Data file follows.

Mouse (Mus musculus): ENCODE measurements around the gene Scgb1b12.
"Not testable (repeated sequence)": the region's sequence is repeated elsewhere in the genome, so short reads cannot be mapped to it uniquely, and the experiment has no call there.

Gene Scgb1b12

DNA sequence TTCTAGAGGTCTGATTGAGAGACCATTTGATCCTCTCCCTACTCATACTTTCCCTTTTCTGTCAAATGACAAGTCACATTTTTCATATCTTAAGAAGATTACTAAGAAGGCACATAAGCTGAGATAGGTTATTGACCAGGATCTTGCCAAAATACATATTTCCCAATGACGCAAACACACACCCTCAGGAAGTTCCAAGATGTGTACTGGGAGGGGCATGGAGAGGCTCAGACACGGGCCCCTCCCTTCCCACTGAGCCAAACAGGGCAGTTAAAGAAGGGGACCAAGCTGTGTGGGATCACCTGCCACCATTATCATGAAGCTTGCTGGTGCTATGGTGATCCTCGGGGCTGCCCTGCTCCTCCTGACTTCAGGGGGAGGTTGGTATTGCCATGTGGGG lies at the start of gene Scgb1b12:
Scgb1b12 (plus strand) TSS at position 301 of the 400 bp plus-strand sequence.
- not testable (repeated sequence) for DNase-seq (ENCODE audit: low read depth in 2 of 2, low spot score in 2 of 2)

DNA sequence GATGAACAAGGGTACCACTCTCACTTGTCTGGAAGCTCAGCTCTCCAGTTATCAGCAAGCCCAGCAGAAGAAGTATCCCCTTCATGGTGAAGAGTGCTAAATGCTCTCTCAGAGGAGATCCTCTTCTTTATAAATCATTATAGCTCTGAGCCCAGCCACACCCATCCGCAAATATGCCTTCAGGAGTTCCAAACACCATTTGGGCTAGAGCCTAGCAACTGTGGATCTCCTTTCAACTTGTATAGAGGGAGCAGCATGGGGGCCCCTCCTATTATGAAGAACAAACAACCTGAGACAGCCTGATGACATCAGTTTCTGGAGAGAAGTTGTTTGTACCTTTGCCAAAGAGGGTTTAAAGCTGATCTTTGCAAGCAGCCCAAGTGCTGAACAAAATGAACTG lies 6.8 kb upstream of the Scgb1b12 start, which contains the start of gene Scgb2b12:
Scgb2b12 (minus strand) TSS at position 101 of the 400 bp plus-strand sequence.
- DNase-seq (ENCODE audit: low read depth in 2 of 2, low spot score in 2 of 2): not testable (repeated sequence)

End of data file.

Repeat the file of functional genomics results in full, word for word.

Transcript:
Mouse (Mus musculus): ENCODE measurements around the gene Scgb1b12.
"Not testable (repeated sequence)": the region's sequence is repeated elsewhere in the genome, so short reads cannot be mapped to it uniquely, and the experiment has no call there.

Gene Scgb1b12

DNA sequence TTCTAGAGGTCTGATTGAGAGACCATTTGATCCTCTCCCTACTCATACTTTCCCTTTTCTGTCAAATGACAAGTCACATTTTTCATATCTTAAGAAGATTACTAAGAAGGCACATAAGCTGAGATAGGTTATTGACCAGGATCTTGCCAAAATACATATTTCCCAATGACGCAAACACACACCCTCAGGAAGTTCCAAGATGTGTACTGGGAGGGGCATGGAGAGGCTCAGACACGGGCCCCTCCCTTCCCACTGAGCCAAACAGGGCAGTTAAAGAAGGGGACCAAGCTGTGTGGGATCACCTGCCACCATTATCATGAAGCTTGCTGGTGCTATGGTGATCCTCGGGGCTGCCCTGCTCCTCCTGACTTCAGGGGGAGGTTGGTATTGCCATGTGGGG lies at the start of gene Scgb1b12:
Scgb1b12 (plus strand) TSS at position 301 of the 400 bp plus-strand sequence.
- not testable (repeated sequence) for DNase-seq (ENCODE audit: low read depth in 2 of 2, low spot score in 2 of 2)

DNA sequence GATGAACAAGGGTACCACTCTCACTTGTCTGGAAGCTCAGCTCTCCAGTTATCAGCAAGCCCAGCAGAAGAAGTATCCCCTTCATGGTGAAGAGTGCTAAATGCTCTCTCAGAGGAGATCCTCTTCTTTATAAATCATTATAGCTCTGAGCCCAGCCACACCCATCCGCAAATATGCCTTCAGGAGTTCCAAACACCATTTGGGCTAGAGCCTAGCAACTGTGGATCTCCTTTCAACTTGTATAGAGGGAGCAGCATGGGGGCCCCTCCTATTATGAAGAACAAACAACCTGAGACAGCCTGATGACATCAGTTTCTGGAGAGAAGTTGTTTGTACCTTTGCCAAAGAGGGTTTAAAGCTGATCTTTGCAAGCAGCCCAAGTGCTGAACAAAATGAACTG lies 6.8 kb upstream of the Scgb1b12 start, which contains the start of gene Scgb2b12:
Scgb2b12 (minus strand) TSS at position 101 of the 400 bp plus-strand sequence.
- DNase-seq (ENCODE audit: low read depth in 2 of 2, low spot score in 2 of 2): not testable (repeated sequence)